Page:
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Thursday, 13 June 2013

Red Cross radiation limit for relief workers too low, say critics

June 13, 2013
By YURI OIWA/ Staff Writer
The Japanese Red Cross Society has established a guideline for medical workers that sets an accumulated radiation dose limit of 1 millisievert for relief activities, although experts have said the ceiling is too low to allow workers to provide ample assistance to disaster victims.
"Radiation doses above 1 millisievert have no health effects," said Yasushi Asari, a professor of emergency medical care at Hirosaki University. "There is no need for medical workers to use that threshold."
Masahito Yamazawa, director-general of the Red Cross nuclear disaster preparedness task force, said during in-house discussions there were arguments for and against the 1-millisievert threshold. But the Red Cross determined that a 1-millisievert limit would still allow its workers to engage in relief activities in zones with high radiation levels because each relief mission usually lasts only up to a week, Yamazawa said.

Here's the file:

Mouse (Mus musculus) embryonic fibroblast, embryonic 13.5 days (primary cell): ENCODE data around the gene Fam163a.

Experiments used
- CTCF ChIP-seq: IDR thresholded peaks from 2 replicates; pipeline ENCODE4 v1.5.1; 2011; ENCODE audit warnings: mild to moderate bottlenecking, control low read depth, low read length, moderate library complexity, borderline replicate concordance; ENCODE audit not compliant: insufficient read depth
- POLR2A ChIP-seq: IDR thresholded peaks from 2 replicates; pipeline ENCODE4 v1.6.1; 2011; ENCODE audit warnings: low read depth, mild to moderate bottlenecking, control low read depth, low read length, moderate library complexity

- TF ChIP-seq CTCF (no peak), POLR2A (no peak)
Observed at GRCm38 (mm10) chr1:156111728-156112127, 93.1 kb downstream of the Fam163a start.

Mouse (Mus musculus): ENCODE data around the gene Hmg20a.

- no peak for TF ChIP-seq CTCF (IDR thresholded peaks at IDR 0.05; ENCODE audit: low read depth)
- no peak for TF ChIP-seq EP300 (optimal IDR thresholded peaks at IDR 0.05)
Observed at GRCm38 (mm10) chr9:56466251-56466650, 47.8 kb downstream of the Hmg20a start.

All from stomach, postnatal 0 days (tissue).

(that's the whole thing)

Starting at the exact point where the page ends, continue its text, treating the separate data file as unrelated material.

One millisievert is the legal annual dose limit for members of the public during normal times.
Yamazawa added that allowances were also made for the fact that its medical relief squads include clerical workers.

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